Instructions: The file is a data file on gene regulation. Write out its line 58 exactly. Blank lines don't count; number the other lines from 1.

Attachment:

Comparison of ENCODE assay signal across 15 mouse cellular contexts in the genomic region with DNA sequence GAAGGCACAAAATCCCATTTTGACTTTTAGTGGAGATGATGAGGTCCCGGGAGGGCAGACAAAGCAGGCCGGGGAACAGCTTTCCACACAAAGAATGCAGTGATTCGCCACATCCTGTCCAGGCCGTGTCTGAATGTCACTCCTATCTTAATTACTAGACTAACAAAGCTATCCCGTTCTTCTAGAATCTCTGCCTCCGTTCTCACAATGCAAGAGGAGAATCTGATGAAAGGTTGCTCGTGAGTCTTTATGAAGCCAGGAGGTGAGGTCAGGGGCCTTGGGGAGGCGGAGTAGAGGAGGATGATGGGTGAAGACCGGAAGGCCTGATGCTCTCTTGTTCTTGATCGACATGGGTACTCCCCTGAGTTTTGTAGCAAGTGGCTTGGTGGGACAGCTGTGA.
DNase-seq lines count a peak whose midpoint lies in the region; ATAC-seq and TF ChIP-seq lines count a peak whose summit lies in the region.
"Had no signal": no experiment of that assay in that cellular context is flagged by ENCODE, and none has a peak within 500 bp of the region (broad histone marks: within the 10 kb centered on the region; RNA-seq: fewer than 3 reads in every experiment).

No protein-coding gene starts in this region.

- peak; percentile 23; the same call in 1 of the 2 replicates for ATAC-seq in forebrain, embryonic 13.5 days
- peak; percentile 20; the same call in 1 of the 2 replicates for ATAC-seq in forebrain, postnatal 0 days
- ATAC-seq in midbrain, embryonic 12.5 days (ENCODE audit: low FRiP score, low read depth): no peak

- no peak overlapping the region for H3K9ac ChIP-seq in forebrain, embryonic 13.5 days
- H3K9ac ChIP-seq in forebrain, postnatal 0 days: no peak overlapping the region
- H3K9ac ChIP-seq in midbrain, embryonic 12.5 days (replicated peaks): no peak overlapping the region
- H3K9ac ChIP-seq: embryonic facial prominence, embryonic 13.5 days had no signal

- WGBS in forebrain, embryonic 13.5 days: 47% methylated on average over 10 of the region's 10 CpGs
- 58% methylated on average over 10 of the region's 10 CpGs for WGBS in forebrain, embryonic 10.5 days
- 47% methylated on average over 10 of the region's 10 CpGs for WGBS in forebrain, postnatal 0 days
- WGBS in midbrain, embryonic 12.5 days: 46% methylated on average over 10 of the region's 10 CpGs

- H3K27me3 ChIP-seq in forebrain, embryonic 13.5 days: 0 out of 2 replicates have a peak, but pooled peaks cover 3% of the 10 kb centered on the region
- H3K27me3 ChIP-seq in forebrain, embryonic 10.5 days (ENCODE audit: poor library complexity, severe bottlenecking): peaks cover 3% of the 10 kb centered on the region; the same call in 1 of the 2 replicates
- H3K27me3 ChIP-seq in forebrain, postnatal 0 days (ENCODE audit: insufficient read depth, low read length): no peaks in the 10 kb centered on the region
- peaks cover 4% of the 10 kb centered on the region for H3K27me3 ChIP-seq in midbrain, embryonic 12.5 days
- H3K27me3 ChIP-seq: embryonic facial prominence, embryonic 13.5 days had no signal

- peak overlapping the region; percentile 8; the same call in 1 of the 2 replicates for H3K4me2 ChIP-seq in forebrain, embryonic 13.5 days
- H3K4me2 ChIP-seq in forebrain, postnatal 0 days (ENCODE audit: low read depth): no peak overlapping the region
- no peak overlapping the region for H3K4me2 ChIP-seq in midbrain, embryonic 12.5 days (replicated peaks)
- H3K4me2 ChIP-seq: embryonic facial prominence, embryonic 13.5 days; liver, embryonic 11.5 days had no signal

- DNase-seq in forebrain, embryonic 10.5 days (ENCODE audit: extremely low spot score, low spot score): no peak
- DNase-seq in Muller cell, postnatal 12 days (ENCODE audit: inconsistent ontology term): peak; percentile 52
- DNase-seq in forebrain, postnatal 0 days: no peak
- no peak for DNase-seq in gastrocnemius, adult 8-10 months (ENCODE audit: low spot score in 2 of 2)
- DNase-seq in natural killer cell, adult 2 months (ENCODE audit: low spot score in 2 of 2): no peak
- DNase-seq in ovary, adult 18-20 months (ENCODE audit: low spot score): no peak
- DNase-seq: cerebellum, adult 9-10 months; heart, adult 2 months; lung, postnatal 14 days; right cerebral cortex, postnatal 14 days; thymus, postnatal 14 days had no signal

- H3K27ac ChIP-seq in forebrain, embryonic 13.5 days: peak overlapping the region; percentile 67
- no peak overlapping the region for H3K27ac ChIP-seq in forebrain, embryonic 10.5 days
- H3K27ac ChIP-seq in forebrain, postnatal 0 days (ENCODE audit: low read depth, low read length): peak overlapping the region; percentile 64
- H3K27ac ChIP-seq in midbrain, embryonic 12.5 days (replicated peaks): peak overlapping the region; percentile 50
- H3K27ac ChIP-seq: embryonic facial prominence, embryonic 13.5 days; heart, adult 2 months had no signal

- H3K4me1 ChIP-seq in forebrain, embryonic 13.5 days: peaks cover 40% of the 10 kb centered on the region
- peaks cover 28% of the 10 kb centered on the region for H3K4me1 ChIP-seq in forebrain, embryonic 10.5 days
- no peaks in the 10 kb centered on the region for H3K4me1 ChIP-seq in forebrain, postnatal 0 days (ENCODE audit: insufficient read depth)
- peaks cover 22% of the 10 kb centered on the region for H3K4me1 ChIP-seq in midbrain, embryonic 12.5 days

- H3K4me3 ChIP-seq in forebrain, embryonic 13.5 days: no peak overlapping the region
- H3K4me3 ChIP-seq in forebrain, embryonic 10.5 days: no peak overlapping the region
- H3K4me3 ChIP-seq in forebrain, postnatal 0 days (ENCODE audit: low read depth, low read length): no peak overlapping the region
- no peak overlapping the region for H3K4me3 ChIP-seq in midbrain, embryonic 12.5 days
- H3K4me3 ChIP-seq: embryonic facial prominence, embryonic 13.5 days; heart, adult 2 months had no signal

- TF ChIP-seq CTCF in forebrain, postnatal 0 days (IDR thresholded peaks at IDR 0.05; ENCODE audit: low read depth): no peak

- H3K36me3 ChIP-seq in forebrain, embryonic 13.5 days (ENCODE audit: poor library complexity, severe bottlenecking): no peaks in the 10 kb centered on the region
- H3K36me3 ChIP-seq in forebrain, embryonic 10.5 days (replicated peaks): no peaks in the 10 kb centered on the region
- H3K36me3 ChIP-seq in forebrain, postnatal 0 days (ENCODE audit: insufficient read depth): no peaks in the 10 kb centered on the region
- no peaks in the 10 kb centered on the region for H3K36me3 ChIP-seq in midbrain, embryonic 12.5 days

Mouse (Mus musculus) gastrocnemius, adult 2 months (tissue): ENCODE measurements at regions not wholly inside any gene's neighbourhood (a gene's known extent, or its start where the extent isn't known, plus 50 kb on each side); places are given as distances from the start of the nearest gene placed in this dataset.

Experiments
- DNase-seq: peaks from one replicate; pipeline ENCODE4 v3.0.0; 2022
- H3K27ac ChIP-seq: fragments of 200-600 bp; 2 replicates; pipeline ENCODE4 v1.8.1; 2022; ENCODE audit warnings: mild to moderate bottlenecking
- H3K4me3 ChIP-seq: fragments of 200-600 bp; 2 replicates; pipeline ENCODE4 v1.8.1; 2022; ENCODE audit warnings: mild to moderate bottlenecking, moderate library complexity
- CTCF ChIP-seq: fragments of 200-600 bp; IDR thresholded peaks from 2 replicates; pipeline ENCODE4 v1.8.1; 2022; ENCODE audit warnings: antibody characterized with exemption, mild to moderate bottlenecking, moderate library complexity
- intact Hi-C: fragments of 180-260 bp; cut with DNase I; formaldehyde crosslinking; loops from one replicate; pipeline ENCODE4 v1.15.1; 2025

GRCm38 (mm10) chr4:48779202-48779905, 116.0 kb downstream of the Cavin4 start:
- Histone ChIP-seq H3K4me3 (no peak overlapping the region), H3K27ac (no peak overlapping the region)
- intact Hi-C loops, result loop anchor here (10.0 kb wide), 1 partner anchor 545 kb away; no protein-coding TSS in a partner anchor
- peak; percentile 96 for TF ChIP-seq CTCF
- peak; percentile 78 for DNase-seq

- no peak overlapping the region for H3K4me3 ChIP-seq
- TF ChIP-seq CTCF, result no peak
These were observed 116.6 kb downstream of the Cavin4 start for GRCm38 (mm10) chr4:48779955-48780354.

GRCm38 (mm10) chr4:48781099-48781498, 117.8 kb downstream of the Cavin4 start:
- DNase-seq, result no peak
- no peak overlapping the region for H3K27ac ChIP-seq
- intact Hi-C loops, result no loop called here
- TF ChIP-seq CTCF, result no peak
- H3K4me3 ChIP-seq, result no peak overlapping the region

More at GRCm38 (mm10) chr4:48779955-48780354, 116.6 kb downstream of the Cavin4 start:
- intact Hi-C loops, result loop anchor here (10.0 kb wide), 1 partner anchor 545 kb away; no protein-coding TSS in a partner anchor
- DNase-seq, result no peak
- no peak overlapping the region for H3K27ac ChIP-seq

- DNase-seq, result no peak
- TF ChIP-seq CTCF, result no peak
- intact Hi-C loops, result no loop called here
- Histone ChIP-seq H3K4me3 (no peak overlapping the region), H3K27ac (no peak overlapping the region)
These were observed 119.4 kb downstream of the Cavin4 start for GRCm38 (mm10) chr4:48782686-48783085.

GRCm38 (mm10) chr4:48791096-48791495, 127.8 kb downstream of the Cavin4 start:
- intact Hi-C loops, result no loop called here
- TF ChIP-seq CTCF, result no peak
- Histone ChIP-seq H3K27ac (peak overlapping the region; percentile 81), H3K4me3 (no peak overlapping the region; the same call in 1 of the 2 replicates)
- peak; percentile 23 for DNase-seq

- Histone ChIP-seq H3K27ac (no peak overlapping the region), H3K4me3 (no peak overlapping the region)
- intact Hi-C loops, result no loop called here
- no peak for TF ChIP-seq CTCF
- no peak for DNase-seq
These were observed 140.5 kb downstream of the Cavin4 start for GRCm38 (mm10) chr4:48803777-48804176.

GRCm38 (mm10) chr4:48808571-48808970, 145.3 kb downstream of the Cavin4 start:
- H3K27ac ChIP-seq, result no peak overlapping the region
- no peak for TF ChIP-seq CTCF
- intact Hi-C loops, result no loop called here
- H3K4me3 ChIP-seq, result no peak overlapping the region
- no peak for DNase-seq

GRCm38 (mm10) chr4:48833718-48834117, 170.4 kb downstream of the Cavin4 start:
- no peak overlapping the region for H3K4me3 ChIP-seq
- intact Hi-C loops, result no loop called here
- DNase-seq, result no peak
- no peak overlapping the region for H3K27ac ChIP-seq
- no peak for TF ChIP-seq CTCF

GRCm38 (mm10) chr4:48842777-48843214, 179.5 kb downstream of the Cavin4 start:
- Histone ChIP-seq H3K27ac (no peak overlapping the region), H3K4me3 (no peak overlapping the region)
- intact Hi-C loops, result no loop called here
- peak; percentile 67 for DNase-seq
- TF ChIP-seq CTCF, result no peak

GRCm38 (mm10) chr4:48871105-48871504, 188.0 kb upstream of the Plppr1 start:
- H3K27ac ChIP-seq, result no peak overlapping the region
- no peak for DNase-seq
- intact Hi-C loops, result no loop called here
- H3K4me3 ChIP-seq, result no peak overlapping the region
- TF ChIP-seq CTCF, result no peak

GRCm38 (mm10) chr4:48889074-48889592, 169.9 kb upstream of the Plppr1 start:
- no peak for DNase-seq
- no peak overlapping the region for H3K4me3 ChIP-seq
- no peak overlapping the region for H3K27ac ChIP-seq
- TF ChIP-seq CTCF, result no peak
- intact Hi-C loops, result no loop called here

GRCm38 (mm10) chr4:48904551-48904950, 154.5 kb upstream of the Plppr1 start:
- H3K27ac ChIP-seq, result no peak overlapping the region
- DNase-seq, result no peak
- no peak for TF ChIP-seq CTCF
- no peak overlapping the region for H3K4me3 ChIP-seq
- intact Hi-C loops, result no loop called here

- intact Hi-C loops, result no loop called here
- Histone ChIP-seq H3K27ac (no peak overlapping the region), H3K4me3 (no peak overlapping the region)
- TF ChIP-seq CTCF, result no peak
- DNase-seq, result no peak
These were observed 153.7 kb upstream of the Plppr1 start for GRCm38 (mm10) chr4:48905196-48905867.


GRCm38 (mm10) chr4:48779202-48779905, 116.0 kb downstream of the Cavin4 start: